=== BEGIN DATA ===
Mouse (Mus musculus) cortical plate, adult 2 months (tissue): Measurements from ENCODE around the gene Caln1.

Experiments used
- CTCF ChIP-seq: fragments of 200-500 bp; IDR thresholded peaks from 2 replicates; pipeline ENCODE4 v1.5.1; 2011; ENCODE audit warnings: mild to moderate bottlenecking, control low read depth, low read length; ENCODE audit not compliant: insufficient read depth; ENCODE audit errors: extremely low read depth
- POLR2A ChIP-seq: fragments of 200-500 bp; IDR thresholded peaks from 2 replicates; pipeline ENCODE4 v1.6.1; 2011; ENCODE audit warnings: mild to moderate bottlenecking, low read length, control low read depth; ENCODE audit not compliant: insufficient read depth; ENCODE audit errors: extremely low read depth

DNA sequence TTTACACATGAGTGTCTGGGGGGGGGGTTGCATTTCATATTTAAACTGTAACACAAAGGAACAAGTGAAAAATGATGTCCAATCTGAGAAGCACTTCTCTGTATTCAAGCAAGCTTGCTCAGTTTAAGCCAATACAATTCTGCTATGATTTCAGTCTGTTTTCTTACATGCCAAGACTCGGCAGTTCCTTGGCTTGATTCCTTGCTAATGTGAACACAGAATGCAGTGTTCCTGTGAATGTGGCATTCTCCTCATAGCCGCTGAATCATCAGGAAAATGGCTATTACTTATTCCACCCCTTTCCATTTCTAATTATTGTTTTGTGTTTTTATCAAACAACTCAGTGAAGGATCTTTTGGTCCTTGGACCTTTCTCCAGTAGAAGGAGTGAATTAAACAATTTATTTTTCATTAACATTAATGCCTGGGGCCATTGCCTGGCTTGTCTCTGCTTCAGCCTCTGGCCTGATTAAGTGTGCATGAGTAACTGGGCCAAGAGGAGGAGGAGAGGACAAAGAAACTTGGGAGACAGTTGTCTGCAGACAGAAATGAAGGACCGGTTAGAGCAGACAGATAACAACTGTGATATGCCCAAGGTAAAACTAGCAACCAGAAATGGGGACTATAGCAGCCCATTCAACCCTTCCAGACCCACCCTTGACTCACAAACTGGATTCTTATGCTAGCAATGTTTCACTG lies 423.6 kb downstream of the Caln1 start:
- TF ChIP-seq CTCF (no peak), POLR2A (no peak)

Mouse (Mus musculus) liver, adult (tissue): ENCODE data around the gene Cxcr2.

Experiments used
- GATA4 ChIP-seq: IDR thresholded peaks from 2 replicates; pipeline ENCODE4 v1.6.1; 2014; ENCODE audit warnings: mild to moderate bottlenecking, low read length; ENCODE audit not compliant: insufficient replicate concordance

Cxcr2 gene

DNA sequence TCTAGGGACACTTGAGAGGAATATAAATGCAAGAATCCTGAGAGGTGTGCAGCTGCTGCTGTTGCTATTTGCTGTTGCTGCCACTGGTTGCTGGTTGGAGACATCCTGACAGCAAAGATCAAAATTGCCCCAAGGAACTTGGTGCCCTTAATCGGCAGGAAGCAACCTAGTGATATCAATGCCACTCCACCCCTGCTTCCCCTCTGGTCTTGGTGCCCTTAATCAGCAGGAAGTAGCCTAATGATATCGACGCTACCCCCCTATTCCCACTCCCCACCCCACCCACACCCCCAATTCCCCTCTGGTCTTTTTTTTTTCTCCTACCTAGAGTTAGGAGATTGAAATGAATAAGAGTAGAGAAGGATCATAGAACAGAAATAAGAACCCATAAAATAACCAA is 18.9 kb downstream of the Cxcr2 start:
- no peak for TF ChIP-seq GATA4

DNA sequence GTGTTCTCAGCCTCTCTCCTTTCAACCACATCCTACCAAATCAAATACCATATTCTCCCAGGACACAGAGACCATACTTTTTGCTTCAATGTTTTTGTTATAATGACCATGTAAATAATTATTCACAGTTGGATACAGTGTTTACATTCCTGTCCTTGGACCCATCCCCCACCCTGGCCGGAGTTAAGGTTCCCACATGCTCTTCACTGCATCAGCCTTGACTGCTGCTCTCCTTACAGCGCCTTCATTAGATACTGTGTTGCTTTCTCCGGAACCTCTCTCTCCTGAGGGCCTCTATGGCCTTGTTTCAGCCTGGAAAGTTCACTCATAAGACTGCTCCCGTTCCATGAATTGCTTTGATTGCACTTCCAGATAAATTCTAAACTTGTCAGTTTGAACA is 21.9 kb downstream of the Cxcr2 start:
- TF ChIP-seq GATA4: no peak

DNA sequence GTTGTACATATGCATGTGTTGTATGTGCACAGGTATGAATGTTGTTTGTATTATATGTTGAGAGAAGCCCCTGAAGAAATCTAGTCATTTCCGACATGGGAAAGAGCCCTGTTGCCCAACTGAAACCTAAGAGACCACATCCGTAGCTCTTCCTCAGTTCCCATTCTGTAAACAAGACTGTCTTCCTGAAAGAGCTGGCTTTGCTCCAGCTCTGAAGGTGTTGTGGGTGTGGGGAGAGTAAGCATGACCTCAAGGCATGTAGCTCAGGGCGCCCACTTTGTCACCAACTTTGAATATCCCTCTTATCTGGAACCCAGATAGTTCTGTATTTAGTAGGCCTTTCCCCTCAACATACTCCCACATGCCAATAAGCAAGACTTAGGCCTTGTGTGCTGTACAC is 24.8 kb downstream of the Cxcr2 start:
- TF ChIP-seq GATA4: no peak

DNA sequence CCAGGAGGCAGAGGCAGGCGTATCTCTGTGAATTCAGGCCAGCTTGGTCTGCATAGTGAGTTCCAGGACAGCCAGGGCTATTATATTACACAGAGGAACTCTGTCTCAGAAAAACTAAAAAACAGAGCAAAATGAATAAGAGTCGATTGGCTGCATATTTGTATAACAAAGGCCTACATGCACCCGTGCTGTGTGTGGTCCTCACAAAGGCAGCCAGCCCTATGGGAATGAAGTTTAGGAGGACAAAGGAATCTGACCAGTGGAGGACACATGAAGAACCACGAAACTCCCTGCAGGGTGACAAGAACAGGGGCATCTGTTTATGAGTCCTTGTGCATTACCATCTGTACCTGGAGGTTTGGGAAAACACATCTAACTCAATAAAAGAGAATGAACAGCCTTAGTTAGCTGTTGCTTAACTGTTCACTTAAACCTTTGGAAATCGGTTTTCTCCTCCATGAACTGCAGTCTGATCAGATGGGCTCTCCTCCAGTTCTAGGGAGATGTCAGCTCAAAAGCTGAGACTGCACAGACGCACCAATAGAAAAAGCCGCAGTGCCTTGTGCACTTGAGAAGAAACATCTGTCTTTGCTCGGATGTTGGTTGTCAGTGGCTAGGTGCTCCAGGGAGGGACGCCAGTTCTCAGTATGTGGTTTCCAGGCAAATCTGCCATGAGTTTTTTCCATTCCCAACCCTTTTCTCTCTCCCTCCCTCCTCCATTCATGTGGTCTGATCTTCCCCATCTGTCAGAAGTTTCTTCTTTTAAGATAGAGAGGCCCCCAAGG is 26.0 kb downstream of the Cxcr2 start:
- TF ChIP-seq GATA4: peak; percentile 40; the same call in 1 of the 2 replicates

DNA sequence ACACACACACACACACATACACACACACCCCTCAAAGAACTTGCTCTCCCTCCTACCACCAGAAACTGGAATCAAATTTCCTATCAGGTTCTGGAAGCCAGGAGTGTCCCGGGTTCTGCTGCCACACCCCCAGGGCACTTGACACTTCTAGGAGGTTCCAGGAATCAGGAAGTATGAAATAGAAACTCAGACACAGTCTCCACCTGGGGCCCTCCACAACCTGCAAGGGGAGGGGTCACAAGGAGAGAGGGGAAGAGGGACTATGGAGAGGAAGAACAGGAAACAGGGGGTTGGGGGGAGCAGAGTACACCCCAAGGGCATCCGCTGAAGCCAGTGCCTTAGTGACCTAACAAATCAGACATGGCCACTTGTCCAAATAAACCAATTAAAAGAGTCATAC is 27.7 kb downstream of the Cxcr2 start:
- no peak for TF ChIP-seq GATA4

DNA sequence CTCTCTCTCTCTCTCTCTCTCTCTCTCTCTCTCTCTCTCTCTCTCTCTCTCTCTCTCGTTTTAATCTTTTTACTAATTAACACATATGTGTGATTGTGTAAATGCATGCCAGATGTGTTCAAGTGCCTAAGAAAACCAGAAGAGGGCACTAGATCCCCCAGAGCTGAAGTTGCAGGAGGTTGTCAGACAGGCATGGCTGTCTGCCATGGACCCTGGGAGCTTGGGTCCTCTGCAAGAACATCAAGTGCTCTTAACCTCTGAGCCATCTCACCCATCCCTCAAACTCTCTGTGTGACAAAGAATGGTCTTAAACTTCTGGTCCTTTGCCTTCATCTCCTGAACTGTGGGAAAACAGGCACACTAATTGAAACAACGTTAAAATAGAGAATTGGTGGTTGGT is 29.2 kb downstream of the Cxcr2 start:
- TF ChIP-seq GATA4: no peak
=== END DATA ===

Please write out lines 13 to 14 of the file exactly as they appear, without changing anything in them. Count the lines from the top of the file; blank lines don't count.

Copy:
DNA sequence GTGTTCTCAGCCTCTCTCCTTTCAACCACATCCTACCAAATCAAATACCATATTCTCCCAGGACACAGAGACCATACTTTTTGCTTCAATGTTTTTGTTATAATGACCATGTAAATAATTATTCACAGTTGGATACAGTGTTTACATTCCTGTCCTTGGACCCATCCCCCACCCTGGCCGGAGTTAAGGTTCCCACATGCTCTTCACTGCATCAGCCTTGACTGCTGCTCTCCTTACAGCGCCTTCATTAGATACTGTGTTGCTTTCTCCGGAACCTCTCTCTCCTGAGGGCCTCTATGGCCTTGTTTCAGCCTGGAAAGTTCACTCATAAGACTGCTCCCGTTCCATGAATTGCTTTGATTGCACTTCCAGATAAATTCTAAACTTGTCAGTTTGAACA is 21.9 kb downstream of the Cxcr2 start:
- TF ChIP-seq GATA4: no peak